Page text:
We Canadians understand that whoever is elected President of the United States of America, automatically has a profound influence on what happens in this country.

That relationship was defined by Pierre Elliott Trudeau as being similar to the apprehension of a mouse in proximity to an elephant when the elephant stirs. And it was Richard Nixon who famously described Trudeau as “that asshole.”

Nixon’s judgment of Trudeau’s character was not a singular one, of course. Indeed, many Canadians referred to that great Canadian in like fashion, and worse.

Come to think of it, John Fitzgerald Kennedy felt just about the same way when it came to the Prime Minister of his day, the Prairie populist John Diefenbaker, who Kennedy once (allegedly) referred to as a “son of a bitch.”

Both assessments came out of an American difficulty in accepting the fact that our country has the sovereign right to hold opinions that may differ from whatever is current and popular in America, even though we happen to be immutably joined at the 49th parallel.

All of which is by way of introduction to a few observations on the events this week in John Fitzgerald Kennedy’s home town of Boston, a place where there is hardly a family in the Maritime Provinces without some familial connection to relatives who long since emigrated down to the “Boston States.”

Boston, I conclude from watching Boston television stations on my satellite service, has been turned on its ear by the Democratic National Convention. It seems that many of the good citizens of the city wish to hell nobody had ever entertained the dim idea of inviting the Democrats to town in the first place. For them, Democrat is spelled a-g-g-r-a-v-a-t-i-o-n — with disrupted travel flow, and a crowded downtown. Their city has been turned into hooker heaven for the week.

One estimate has 6200 actual delegates, 15,000 relatives and camp followers and — get this one — 15,000 journalists in town to cover the doings of the others. With respect to the last, there is no real story to be found in Boston. The Democratic National Convention is a pre-ordained convocation to acknowledge the obvious: Senator John Kerry will attempt to dislodge George Bush at the ballot box in November, with the help of Senator John Edwards, the Vice-Presidential candidate sent over from central casting.

Just a couple of Johns on the make in the biggest political whorehouse on the planet?

No, I don’t think so. Apart from the genuine lust for power, which must be at the epi-centre of anyone foolhardy enough to go after this biggest of political prizes, John Kerry does seem to have something about him which sets him apart from the man he must beat in November.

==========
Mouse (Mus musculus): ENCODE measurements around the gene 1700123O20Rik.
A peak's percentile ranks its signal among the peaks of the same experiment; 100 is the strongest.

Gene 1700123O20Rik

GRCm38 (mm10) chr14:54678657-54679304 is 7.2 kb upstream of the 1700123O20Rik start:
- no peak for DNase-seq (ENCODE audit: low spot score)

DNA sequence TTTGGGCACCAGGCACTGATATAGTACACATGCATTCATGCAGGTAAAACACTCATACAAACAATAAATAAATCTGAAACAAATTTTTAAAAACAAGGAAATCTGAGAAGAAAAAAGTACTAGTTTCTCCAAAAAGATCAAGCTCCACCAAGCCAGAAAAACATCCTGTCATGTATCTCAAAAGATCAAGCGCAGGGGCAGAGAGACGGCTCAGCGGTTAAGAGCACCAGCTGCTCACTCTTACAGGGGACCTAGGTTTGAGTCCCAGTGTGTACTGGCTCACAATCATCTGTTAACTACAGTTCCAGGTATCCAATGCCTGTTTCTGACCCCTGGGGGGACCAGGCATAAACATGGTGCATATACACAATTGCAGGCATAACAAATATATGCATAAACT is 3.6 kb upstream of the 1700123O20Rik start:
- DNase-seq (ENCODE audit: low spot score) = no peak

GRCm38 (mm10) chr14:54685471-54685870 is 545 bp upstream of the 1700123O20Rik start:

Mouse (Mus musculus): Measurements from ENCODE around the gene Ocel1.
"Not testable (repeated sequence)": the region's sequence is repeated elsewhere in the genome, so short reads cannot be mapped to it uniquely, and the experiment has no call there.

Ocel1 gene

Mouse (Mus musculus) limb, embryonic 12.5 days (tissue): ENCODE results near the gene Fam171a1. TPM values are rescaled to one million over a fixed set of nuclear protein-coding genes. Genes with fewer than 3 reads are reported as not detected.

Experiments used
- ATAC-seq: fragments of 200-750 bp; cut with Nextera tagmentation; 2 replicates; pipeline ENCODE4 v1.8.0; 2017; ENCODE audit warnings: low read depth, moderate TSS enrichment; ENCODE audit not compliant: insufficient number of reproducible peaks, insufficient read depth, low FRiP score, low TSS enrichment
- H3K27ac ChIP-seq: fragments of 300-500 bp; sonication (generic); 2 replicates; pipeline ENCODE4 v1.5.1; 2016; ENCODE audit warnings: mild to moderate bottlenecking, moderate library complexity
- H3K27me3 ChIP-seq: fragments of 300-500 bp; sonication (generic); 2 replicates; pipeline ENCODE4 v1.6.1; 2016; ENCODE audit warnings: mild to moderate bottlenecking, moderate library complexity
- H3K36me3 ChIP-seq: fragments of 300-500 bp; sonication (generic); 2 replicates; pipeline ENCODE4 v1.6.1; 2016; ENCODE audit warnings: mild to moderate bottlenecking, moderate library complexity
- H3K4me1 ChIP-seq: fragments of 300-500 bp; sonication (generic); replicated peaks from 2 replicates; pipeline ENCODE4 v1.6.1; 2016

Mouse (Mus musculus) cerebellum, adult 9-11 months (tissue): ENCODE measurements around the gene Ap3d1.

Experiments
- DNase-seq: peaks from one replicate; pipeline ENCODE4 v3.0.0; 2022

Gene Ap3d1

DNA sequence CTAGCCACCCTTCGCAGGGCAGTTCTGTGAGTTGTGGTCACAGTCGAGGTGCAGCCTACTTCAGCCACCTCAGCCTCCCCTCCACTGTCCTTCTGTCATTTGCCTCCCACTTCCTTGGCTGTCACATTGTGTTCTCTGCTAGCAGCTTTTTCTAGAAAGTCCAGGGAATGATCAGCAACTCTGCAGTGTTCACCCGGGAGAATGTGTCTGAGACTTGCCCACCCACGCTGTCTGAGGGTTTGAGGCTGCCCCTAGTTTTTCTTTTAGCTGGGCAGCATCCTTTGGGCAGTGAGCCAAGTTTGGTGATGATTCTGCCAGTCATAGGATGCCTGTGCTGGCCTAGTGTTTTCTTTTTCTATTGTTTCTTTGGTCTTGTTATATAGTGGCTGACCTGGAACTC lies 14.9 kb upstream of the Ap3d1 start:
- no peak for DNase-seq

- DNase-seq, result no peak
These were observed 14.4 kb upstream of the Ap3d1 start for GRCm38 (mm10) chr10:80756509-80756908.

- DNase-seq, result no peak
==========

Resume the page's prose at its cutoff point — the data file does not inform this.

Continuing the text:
There is a difference in political candidates and it is this: those to whom power is an end unto itself, and those to whom power is merely a means to effect an end. The latter has a vision of society that has a legitimacy greater than the opportunity to benefit and enrich backers and hangers-on, whose only qualification is the sharing of an ideology based on greed as its central moral and ethical value.

There is no question about which best describes Bush and the Republican Party. It is evidenced in a thoughtful column in the New York Times last weekend which recounted the ways in which this Republican president is undoing what a turn-of-the-twentieth-century president named Teddy Roosevelt did to preserve the American wilderness.

Simply stated, George W. Bush is the greatest enemy the American ecological and environmental movement has seen in a century. He is deliberately sabotaging laws made to protect Americans from the disastrous effects of unfettered greed posing in the name of economic development.

Kerry’s biggest problem going into this political convention, according to American political commentators, has been his inability so far to position himself as anything more than an anybody-but-Bush candidate. Kerry and Bush are now bouncing back and forth with a three or four point lead in most polls. It is a statistical dead heat right now. Democratic strategists say this is better than any challenger has ever done, at this stage of an American presidential election campaign.

What is most fascinating though, is that on individual issues — jobs, medical care, even Iraq — Bush is behind, and losing ground.

That is what sets up the drama of this week in Boston.

The convention is regarded by Kerry’s braintrust as the launching pad into the three month run-up to voting day, the part where he will try to take the focus off the Bush inadequacies, and divert national attention to the Kerry positives — his personal positives, his policies and the vision he holds forth to make his America a better, stronger, safer place.

Bush claims allegiance on what amounts to the “fear” issue — his phantasmagoric War On Terror — where he has demonstrably failed, and miserably so. But 93 per cent of Republicans polled this week say they will vote for him anyway.

Kerry’s task this week is to win over those voters tagged “independent,” swing voters who will decide who gets the key to the White House after what most commentators are terming the most polarized election campaign in many generations. Almost half say they will vote for him and running mate, John Edwards.

That is where the heart of this American election lies. To win, John Kerry must win the hearts of Americans who say they “do not know him yet” — in that phrase that really means they are yet to see themselves in him and what he wants America to be.

Those voters know what George Bush is and what he can never be. Sufficient numbers now recognize what they know, enough to give confidence to those who believe there is still time for America to be what it can be.

I’m betting on the two Johns.